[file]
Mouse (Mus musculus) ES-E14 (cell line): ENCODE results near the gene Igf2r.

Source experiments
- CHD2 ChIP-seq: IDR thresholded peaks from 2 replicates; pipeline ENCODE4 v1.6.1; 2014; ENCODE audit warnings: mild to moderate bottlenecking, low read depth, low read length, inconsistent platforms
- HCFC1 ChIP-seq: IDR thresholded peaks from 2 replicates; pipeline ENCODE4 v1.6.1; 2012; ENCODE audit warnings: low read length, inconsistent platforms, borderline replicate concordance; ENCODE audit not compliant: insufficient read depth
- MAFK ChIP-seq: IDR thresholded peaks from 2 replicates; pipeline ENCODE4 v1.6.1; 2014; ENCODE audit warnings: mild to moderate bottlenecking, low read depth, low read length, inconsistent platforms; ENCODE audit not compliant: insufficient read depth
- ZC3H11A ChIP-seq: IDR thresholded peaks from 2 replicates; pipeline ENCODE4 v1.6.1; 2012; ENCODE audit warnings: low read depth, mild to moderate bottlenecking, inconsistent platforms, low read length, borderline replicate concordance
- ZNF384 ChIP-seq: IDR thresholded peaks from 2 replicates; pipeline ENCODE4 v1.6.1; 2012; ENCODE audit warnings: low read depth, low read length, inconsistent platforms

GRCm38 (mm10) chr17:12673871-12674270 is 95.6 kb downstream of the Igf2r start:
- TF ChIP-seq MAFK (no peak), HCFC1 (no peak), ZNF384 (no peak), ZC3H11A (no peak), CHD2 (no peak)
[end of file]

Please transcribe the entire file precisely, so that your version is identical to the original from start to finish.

Mouse (Mus musculus) ES-E14 (cell line): ENCODE results near the gene Igf2r.

Source experiments
- CHD2 ChIP-seq: IDR thresholded peaks from 2 replicates; pipeline ENCODE4 v1.6.1; 2014; ENCODE audit warnings: mild to moderate bottlenecking, low read depth, low read length, inconsistent platforms
- HCFC1 ChIP-seq: IDR thresholded peaks from 2 replicates; pipeline ENCODE4 v1.6.1; 2012; ENCODE audit warnings: low read length, inconsistent platforms, borderline replicate concordance; ENCODE audit not compliant: insufficient read depth
- MAFK ChIP-seq: IDR thresholded peaks from 2 replicates; pipeline ENCODE4 v1.6.1; 2014; ENCODE audit warnings: mild to moderate bottlenecking, low read depth, low read length, inconsistent platforms; ENCODE audit not compliant: insufficient read depth
- ZC3H11A ChIP-seq: IDR thresholded peaks from 2 replicates; pipeline ENCODE4 v1.6.1; 2012; ENCODE audit warnings: low read depth, mild to moderate bottlenecking, inconsistent platforms, low read length, borderline replicate concordance
- ZNF384 ChIP-seq: IDR thresholded peaks from 2 replicates; pipeline ENCODE4 v1.6.1; 2012; ENCODE audit warnings: low read depth, low read length, inconsistent platforms

GRCm38 (mm10) chr17:12673871-12674270 is 95.6 kb downstream of the Igf2r start:
- TF ChIP-seq MAFK (no peak), HCFC1 (no peak), ZNF384 (no peak), ZC3H11A (no peak), CHD2 (no peak)